WARRINGTON WANTS SANTA CRUZ CLASH, BUT MUST GET PAST TAKOUCHT FIRST
Updated: Oct 15
Leeds’ very own Josh Warrington returns to the First Direct Arena on Saturday night, where he will make the third defence of his IFB world title against France’s Sofiane Takoucht (35-3-1).
It is his second time fighting in front of his home fans at his home arena this year, the first being June’s close split-decision victory over Kid Galahad (26-1); and the first-perceived weaker mismatch of an opponent since he KOed Dennis Ceylan (19-3-2) back in October 2017.
Irrespective of whether this view is just or not, Warrington deserves minimal, if any, criticism. Takoucht is a mandatory defence – Warrington had been targeting a unification fight with Mexico’s Leo Santa Cruz – and over the last 18 months, he has prevailed through the comparatively preeminent run of any British fighter, proving his bravery, talent, and ambition against sequential elite-level opposition. First came a split decision world title victory over Lee Selby, before successful successive defences against the ex-world champion, Carl Frampton (26-2), and the previously undefeated, Kid Galahad.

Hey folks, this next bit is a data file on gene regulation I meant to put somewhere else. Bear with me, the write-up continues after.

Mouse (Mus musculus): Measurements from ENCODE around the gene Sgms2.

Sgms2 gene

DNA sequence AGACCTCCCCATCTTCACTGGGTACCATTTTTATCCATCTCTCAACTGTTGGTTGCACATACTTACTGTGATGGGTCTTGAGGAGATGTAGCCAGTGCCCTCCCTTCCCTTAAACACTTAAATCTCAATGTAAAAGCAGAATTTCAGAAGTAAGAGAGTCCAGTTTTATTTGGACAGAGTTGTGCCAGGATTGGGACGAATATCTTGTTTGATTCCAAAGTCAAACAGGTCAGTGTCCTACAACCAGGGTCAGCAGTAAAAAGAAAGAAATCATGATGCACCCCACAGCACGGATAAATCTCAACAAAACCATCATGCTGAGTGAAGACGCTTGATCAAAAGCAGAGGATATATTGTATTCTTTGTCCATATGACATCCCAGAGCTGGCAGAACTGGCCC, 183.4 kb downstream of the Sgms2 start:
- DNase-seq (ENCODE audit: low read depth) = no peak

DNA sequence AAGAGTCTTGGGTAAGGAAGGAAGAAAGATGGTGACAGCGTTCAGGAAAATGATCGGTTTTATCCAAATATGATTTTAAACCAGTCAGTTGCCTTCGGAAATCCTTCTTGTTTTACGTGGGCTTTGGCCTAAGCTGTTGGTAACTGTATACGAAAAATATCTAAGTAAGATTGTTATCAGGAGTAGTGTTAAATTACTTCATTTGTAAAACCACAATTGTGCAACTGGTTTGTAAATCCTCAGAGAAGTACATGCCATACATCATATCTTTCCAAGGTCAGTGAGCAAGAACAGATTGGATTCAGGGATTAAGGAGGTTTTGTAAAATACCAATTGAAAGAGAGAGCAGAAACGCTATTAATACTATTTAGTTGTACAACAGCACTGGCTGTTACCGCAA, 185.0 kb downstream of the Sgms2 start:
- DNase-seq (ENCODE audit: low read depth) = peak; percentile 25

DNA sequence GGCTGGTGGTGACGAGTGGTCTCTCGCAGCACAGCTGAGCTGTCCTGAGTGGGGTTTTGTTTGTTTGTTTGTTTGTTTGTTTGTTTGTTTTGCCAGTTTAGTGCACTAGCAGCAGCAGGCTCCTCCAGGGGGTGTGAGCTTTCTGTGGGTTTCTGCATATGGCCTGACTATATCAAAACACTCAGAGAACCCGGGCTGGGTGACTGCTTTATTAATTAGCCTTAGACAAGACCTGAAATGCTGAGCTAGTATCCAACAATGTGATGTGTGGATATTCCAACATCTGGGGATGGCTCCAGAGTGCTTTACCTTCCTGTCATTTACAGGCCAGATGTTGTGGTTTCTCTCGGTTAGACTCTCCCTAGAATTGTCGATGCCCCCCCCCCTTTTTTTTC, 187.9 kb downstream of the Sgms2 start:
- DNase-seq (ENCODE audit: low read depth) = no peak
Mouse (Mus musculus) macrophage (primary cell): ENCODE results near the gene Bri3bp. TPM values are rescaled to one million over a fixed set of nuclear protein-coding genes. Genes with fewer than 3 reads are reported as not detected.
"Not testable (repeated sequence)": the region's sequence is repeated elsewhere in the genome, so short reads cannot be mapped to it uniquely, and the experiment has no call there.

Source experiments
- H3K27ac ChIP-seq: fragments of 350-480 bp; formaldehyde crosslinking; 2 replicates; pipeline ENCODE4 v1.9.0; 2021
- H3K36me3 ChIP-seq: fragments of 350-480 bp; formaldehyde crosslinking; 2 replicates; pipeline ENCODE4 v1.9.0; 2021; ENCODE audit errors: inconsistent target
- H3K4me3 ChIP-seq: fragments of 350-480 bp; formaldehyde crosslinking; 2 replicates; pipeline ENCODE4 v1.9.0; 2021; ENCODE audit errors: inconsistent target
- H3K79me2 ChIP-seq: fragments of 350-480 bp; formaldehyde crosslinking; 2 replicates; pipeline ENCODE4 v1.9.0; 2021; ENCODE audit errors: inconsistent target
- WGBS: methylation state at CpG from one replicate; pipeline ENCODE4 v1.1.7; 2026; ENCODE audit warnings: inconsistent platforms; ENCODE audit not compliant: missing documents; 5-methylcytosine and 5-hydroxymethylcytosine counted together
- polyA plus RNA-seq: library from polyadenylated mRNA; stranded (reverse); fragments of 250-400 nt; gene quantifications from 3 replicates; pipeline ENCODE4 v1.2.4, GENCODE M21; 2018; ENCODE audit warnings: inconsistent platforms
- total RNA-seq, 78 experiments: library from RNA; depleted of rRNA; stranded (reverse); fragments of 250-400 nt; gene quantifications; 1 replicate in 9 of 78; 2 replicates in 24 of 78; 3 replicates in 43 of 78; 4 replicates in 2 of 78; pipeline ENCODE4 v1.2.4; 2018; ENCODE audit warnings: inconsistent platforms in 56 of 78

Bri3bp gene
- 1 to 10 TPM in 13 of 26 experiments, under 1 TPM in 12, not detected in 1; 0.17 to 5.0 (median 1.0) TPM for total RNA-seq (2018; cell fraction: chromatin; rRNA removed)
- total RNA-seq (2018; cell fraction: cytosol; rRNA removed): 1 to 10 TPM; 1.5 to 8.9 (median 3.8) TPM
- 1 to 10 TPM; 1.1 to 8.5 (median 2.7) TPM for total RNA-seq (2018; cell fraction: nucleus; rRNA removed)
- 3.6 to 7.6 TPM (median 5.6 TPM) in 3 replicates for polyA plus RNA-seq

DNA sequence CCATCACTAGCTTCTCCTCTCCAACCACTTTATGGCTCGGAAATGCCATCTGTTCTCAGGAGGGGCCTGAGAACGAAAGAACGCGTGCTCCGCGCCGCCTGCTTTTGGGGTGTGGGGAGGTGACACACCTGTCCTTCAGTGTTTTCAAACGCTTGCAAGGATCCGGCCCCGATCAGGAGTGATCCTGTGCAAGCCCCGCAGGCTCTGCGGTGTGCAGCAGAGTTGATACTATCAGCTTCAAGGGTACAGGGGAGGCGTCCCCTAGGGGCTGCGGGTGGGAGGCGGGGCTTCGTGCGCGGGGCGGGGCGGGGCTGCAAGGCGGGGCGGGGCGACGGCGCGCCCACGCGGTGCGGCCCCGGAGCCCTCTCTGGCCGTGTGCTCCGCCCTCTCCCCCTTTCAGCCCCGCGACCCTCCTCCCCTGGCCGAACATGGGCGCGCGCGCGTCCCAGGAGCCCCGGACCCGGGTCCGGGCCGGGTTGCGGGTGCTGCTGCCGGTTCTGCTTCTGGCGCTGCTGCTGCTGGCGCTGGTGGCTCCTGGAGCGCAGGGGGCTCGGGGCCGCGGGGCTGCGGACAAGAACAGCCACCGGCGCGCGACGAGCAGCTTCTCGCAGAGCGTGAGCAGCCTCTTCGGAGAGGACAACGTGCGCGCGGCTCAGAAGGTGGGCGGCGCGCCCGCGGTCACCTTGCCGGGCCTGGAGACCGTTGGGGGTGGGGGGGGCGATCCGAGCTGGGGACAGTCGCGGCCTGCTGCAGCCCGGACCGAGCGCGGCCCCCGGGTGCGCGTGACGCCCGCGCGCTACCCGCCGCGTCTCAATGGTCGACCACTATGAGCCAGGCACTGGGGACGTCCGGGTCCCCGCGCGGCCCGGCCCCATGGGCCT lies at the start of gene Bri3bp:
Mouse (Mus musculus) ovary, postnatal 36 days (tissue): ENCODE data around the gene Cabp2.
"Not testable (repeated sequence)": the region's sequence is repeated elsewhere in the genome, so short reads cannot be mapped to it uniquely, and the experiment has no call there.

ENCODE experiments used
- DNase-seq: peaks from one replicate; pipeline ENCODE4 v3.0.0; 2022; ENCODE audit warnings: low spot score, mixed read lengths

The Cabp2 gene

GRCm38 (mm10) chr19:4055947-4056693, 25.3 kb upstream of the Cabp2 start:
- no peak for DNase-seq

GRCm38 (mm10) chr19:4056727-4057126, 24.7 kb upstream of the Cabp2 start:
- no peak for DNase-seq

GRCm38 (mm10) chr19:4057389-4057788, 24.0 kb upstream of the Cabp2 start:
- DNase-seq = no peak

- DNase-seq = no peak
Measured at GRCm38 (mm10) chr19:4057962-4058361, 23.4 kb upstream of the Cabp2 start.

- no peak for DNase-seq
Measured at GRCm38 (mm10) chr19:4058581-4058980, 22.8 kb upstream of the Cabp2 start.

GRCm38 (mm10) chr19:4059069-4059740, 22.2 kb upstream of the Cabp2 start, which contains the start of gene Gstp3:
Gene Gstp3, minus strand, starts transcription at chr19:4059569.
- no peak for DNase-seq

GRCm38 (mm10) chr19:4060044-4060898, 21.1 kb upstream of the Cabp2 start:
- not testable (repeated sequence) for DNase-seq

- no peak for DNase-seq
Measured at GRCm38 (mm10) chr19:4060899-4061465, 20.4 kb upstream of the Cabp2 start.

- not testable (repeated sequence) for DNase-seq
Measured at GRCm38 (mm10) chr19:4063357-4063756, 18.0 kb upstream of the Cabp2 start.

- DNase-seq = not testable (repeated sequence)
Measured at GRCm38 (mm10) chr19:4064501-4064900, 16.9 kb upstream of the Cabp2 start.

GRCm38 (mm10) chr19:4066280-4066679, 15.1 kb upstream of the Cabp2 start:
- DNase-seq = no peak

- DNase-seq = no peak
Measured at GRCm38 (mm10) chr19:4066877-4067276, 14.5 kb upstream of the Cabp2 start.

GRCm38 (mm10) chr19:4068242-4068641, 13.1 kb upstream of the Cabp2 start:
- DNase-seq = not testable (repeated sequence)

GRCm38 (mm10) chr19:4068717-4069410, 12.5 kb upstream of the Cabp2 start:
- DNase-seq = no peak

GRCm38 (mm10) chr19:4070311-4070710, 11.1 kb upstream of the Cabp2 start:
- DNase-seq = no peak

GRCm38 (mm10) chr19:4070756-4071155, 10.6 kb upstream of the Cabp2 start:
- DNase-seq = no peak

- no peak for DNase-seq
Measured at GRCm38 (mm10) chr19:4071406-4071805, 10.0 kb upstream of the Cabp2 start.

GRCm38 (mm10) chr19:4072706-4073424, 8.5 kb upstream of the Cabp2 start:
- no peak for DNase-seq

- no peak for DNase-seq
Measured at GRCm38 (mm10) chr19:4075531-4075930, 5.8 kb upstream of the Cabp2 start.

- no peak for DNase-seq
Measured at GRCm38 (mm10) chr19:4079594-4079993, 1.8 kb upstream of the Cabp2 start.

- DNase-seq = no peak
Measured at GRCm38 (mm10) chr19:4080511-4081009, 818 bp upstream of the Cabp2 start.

Takoucht doesn’t have any opponents of that ilk on his record. He does, however, come into this contest on an eight-fight winning streak and fights out of a southpaw stance, a style that has given Warrington problems previously. At 33, Takoucht is five years older than Josh, yet although his record reads 13 KO victories compared to Warrington’s six, he has not stopped an opponent since Irakli Jeranashvili (5-13-6) in 2014. He currently holds the IBF international featherweight title and he has never been stopped, but what are his chances of victory on Saturday?
A trebuchet was an apparatus used in medieval warfare for the hurling of large missiles, a word of French origin that is not unrecognizably dissimilar to Sofiane’s surname. Indeed, his best chance – or perhaps only chance – of success on Saturday night will be to mimic the destructive approach of this war machine, as a points victory in the hometown of a popular world champion would appear exceedingly unlikely. But maybe not impossible.